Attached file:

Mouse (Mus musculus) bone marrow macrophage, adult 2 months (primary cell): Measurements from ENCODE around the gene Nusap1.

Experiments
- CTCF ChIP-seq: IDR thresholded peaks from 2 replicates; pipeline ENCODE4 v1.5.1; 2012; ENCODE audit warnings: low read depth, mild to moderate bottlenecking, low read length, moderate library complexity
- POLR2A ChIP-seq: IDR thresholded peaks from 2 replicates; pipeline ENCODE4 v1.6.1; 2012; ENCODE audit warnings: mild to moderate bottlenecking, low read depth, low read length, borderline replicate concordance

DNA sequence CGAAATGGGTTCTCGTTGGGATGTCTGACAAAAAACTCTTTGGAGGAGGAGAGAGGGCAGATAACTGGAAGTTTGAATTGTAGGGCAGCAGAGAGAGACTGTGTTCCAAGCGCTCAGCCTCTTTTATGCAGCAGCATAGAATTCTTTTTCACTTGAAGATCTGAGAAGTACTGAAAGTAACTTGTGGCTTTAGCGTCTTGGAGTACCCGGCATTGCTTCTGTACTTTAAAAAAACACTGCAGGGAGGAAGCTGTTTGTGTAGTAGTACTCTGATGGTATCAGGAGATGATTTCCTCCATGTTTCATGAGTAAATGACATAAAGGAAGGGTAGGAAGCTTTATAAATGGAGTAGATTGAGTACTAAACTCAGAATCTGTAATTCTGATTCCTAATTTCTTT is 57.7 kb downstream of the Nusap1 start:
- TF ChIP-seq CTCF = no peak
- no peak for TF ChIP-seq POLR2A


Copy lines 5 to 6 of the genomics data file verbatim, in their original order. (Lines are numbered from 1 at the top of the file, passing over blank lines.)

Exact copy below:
DNA sequence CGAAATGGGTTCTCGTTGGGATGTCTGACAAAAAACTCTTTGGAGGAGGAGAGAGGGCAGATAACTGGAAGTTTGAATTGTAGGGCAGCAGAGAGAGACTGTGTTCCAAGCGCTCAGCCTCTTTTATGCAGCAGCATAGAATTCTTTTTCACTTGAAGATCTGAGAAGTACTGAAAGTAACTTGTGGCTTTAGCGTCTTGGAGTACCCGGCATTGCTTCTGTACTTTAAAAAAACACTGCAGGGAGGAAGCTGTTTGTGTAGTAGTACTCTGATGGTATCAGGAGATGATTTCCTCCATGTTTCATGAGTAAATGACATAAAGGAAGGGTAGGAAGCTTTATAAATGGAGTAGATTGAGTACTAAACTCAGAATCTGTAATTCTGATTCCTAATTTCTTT is 57.7 kb downstream of the Nusap1 start:
- TF ChIP-seq CTCF = no peak